The Scale of Maps
Jean-Kenta Gauthier | Odéon
Jean-Kenta Gauthier Odéon
5, rue de l'Ancienne-Comédie 75006 Paris
Opening reception: Thursday 14 April, 5 - 8.30pm
Opening hours: Wed - Sat, 2pm - 7pm
"The world exists only for a map."
— Jorge Luis Borges, in A Universal History of Infamy, 1935
Presented from 14 April to 11 June 2022 at the Jean-Kenta Gauthier / Odéon gallery, The Scale of Maps brings together works by Capucine Gros (born in 1989, currently lives in Bucharest, Romania) and David Horvitz (born in 1982, currently lives in Los Angeles, USA), all of which are metaphors for geographical maps. For each of their works, Capucine Gros and David Horvitz have played with the scale of measurement and of the territory of reference, in order to establish their own maps.
A painting as a map
Since 2015, Capucine Gros has been creating a series of work entitled The Birth of Painting from each place she inhabits. Each of these small sculptures consists of an assembly of organic materials (grass, wood, bark, etc.) that the artist collected in her immediate environment, in order to compose an object that resembles a woven canvas mounted on a wooden frame. To date, she has produced works in New York City (2015-2018), Jalovik (Serbia) and Weir Farm (Connecticut, USA) (2018), Shanghai (2019-2020) and Bucharest (2022), all of which are presented in the exhibition. While each work indicates the territory of reference, the title 'Painting' equates the object with a medium of representation. Here is the analogy with the geographical map, also a tool for representation - a fundamental idea in Capucine Gros' practice, for whom each project is intimately linked to the experience of a territory. As The Birth of Painting series develops, the works grow, gaining 1 inch on each side. This progression suggests the idea of a process, and is almost the only way to differentiate the works from one another, for apart from their size, the works all have a similar appearance, even though they emanate from very different geographies (North America, Europe, Asia) or topographies (megacities, villages, countryside). As if the 'down-to-earth' representation shows not so much the differences as the similarities. With The Birth of Painting, Capucine Gros creates sculptural objects that emanate from organic materials and represent a mental territory.
A bouquet as a map
The works by David Horvitz presented in the exhibition follow the same principle. Entitled A Map of Paris From a Thursday and A Map of Paris From a Friday, they consist of glass vases blown in 2018 and titled after a day of the week (Thursday, Friday) engraved underneath the object. Each vase holds a bouquet of flowers which, thanks to the title, indicates the path that each flower took that day in Paris, from the garden to the flor to the vase. The two works presented in the exhibition thus carry within them the map drawn by the path of the flowers. A project that the artist accompanies with the following poem:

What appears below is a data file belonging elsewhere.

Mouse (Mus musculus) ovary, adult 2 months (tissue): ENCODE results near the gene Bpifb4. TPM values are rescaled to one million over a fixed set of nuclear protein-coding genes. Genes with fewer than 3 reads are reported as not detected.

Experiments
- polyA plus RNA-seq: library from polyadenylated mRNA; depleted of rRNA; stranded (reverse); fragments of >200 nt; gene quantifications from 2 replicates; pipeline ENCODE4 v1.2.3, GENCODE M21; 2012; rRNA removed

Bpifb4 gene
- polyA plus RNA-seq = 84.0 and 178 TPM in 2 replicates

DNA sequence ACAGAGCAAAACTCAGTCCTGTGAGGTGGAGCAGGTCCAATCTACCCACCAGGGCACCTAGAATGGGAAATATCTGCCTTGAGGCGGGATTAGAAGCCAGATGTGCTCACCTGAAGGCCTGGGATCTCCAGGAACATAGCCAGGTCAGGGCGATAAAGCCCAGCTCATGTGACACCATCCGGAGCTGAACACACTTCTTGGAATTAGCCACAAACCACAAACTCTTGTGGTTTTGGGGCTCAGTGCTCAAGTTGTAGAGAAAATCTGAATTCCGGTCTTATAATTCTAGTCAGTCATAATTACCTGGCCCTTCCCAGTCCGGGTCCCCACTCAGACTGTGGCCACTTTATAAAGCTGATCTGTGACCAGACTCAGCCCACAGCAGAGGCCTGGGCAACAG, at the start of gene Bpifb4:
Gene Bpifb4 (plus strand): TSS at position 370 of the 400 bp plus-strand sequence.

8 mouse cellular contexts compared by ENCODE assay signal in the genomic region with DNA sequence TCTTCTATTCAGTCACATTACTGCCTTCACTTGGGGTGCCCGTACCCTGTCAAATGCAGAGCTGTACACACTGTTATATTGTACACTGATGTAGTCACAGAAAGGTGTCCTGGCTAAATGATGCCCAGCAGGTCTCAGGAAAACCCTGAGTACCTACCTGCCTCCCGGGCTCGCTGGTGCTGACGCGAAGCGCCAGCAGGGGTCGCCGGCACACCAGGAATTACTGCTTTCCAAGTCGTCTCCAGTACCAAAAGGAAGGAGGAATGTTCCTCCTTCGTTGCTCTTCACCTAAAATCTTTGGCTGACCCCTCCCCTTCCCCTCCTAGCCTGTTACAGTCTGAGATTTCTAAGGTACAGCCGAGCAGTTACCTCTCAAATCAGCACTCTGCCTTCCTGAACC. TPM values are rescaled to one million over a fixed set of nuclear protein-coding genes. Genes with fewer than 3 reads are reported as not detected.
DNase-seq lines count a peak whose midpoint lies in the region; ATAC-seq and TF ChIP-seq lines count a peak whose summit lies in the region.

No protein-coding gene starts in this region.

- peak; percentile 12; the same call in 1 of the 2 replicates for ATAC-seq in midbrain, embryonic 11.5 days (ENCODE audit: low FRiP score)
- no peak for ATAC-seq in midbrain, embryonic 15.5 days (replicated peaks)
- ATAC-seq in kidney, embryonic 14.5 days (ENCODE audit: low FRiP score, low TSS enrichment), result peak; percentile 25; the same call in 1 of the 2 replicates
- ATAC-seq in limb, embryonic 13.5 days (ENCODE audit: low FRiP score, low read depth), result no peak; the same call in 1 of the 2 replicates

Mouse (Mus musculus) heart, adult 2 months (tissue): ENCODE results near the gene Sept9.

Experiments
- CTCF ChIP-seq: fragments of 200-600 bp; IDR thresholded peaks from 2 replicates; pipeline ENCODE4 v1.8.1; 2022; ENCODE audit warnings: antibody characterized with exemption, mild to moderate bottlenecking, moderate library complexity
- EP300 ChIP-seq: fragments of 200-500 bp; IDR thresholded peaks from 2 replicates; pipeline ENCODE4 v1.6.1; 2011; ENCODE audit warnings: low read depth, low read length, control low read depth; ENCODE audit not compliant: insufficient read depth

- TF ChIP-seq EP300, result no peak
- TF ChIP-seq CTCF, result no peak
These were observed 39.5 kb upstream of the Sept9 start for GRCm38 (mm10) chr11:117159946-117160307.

a bouquet as a map
made of the same flowers
each from a different place
collected on a [Thursday / Friday]
while aimlessly wandering
by foot or train or bike or or or boat
As the exhibition opens on a Thursday, the Thursday bouquet will be assembled during the opening day, while the Friday vase will remain empty and will not be assembled until the following day, Friday 15 April. And in the absence of David Horvitz, the flowers will be collected by Capucine Gros who will activate Horvitz's work on the occasion of the opening. This collection will be documented in photography by Jean-Kenta Gauthier to allow for the later creation of a small artist's book that will chronicle this action, document the development of the exhibition The Scales of Maps and celebrate the collaboration between the two artists.
An embroidery as a map
Since 2021, Capucine Gros has created a series of small embroideries mounted on a frame entitled Antarctika and depicting the Antarctic territory - a region whose geography is deteriorating daily due to climate change - of which two iterations are presented in the exhibition. A territory resolutely hostile to mankind, the Antarctic continent is nevertheless a major geopolitical issue and is the object of covetousness of the world's greatest powers. This vast territory of more than 14 million sq. km and home to 52 bases is nevertheless one of the least represented regions of the world.
Taking as a reference the most detailed satellite image compiled by NASA in 2002, Capucine Gros compensates this lack of representation by transposing this image at different resolution levels in order to translate each pixel into a stitch of embroidery of various colours. With Antarctika, Capucine Gros has patiently created a series of embroideries which, despite their meticulousness, remind us that a geographical map is never just an approximated representation.
While every map is in essence a modelling, an abstraction and a simplification of a terrain, the works by Capucine Gros and David Horvitz presented in the exhibition The Scale of Maps each evoke the experience of a territory. By depicting the nature and contours of territories to a greater or lesser extent, the artists invite us to imagine them, thus reminding us that a geographical map, often geopolitical, is as much a vehicle of information as it is the fruit of an imagination.
— Jean-Kenta Gauthier, April 2022